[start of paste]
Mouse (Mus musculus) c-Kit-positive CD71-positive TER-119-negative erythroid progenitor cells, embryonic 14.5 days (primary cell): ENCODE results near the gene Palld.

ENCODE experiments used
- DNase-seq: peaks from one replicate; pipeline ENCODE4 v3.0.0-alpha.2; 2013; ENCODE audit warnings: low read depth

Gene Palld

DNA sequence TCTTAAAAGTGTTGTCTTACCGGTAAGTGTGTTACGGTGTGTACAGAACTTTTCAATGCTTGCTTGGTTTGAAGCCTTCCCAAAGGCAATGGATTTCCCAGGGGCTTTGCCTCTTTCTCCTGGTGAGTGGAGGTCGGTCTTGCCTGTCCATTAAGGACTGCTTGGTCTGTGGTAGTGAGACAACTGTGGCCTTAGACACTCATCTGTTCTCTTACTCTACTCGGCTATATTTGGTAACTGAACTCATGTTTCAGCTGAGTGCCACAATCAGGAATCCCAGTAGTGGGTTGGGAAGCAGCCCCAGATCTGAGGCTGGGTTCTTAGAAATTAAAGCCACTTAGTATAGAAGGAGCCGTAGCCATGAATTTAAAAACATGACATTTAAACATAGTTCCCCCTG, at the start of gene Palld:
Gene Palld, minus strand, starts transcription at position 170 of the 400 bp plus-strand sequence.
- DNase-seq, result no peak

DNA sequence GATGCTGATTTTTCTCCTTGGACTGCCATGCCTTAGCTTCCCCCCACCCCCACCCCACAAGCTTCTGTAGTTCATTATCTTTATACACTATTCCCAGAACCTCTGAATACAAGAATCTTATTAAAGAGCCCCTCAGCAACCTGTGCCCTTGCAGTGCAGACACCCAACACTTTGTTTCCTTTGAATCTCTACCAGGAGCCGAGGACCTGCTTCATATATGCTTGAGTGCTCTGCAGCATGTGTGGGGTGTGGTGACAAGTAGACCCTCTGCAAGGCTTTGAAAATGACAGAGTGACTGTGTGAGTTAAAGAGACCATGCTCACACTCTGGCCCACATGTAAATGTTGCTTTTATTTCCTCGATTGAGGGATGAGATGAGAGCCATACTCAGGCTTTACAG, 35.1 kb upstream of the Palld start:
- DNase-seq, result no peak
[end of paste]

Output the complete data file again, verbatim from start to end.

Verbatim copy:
Mouse (Mus musculus) c-Kit-positive CD71-positive TER-119-negative erythroid progenitor cells, embryonic 14.5 days (primary cell): ENCODE results near the gene Palld.

ENCODE experiments used
- DNase-seq: peaks from one replicate; pipeline ENCODE4 v3.0.0-alpha.2; 2013; ENCODE audit warnings: low read depth

Gene Palld

DNA sequence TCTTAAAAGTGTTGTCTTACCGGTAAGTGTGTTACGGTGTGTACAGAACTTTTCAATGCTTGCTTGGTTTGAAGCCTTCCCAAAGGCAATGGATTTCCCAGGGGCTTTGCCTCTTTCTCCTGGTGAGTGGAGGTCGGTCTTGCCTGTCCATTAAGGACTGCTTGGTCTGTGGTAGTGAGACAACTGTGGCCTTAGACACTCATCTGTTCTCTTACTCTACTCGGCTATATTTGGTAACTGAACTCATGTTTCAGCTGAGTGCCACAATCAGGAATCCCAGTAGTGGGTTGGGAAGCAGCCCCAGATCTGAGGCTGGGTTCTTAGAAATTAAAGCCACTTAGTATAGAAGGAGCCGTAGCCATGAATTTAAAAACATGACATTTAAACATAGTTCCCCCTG, at the start of gene Palld:
Gene Palld, minus strand, starts transcription at position 170 of the 400 bp plus-strand sequence.
- DNase-seq, result no peak

DNA sequence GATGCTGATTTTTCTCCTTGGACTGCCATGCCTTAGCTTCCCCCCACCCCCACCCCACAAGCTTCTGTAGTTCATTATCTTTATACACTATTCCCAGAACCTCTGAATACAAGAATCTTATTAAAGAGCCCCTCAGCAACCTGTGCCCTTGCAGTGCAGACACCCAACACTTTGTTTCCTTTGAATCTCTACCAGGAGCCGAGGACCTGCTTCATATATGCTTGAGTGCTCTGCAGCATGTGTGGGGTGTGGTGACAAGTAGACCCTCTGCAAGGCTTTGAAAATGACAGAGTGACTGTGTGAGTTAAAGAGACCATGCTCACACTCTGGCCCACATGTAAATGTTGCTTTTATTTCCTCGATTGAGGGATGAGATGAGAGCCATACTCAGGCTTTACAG, 35.1 kb upstream of the Palld start:
- DNase-seq, result no peak